Intel joins One Laptop Per Child initiative

In an unexpected development, chip giant Intel Corp. has joined the One Laptop Per Child (OLPC) initiative. The nonprofit project aims to equip children in developing countries with specially designed low-cost notebooks powered by chips from Intel's rival Advanced Micro Devices Inc.

Previously, Intel's efforts in the education market appeared at odds with those of OLPC. While OLPC expects to finally begin delayed volume shipments of its XO laptop in September, priced at $175, Intel has been selling its Classmate PC laptop in bulk since March. Classmate currently costs around $225, but Intel hopes to lower that price to $200 by year end.

Intel has been selling Classmate primarily in Brazil, Mexico, Nigeria and Pakistan, while OLPC has beta copies of its laptops in use by schoolchildren in Argentina, Brazil, Libya, Nigeria, Pakistan, Thailand and Uruguay. The governments of those seven nations have pledged to purchase the XO laptops in bulk when volume shipments begin.

Nicholas Negroponte, the founder of OLPC, has previously said publicly that Intel's Classmate efforts have been adversely affecting his project, given the well-funded nature of the chip maker's initiative.

Intel and OLPC had engaged in conversations on and off for a while, but nailed down an agreement to work together in the last month, according to Will Swope, vice president and director of corporate affairs at Intel.

"Our role here is one of how do we have the biggest impact on education and on children around the world?" he said. The chip maker has spent over $1 billion in education initiatives since its founding and over the last five to six years has been investing annually around $100 million on such projects. "How could we make that more impactful and reach more children?" Swope asked. The answer, he said, was to join OLPC.

"Collaboration with Intel means that the maximum number of laptops will reach children," Negroponte agreed in a statement.

Under the agreement, Intel and OLPC will look into collaborating on both the technology and educational fronts. Intel will also join the OLPC board.

In the short term, Intel will effectively be supporting two different laptop programs -- OLPC and Classmate -- which will sometime overlap, while retaining some unique capabilities, according to Swope. It will be up to the governments to decide which machine they want to buy for their schools. Over time, the two lines will become "more complementary," and Intel and OLPC will partner a lot more, he said. As yet, it's too early for Intel to provide specifics on that area of the relationship between the two organizations and product lines, Swope added.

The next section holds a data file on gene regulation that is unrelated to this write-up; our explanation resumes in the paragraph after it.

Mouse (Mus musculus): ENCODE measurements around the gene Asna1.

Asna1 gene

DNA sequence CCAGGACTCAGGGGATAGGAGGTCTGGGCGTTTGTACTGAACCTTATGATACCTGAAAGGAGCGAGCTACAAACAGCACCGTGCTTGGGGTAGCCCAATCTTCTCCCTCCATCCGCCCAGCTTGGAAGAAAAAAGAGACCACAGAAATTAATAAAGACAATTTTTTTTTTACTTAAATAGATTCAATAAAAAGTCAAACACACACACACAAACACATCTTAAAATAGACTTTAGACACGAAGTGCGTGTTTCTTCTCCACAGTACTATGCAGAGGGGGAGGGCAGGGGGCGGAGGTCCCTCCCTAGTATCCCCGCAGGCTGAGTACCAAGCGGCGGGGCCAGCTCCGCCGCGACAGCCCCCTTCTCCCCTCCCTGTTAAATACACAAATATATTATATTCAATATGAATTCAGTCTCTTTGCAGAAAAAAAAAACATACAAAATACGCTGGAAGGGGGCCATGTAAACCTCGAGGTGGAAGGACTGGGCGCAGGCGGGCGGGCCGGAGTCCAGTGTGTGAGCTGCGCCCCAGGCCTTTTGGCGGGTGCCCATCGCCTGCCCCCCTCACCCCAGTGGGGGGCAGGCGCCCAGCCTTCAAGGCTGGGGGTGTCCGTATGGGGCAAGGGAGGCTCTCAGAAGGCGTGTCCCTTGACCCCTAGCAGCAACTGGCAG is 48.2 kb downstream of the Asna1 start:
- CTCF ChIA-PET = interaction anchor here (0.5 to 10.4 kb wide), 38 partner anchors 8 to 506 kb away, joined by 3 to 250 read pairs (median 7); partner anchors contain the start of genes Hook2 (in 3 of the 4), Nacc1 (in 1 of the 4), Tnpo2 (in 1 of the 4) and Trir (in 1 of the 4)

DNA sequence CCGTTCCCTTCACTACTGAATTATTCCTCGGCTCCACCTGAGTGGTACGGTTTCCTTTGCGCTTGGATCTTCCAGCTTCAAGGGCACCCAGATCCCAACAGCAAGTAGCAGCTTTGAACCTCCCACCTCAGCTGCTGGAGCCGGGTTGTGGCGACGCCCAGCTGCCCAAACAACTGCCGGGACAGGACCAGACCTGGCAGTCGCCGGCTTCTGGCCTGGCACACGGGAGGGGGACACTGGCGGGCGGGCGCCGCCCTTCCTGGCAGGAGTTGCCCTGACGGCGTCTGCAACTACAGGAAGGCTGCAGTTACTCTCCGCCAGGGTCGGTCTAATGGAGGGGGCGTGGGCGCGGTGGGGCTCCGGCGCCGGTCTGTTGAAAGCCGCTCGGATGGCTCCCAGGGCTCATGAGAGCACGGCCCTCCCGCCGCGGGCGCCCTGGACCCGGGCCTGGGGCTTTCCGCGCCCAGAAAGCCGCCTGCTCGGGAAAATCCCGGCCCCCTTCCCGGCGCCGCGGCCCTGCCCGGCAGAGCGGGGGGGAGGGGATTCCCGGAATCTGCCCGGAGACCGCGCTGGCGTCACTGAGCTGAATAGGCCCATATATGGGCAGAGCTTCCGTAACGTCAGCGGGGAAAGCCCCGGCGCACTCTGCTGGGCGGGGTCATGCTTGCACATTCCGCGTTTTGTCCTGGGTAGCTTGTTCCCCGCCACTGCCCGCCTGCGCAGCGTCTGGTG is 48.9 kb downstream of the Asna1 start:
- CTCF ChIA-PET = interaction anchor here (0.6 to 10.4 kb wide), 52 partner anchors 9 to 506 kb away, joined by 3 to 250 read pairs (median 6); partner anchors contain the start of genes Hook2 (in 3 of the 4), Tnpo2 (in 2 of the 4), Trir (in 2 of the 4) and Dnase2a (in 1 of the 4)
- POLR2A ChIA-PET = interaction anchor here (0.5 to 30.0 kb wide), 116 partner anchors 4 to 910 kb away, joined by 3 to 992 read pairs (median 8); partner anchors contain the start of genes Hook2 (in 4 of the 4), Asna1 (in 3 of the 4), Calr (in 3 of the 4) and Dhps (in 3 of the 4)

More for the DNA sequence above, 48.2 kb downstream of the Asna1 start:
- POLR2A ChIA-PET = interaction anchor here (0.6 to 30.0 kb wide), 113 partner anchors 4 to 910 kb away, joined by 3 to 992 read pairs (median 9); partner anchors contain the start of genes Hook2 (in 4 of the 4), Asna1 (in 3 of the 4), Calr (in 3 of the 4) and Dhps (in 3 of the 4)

The agreement doesn't have anything to do with Intel making chips for the XO laptop, although should the contract provide silicon for the device be up for grabs, Intel would naturally be interested, Swope said. AMD, an OLPC board member, is supplying its Geode processors for the machine.

"We're definitely excited by this change of heart [by Intel] and welcome their contributions," said Rebecca Gonzales, director of marketing communications at AMD. "We're happy to have them as part of the group." AMD has long said that the technology divide that OLPC is trying to bridge with its XO laptop can't be achieved by a single entity, Gonzales added.

AMD has worked closely with the other corporate members of OLPC, which include Brightstar Corp., eBay Inc., Google Inc., News Corp., Nortel Networks Corp., Quanta Computer Inc. and Red Hat Inc. The vendor is looking forward to Intel joining the board and providing a fresh take on the project, Gonzales said.

Intel isn't disclosing all the conditions of its membership in OLPC. Swope noted that a number of other IT vendors are lining up to join the project under the same terms as Intel, and OLPC doesn't want to disclose those specifics until those other companies have also become members.

Also, Intel isn't revealing how much it's investing in OLPC and that figure may remain undisclosed, Swope said.

OLPC has struggled to bring its ambitious project to fruition.

Initially, the organization had hoped to begin selling its laptop at $100, but that's proved impossible given spiraling production costs. The laptop is being manufactured by Quanta, with the Taiwanese vendor hoping to produce 1 million computers by year end. Negroponte continues to vacillate on whether OLPC will also make the notebooks available outside of the developing world, for instance, in the U.S.

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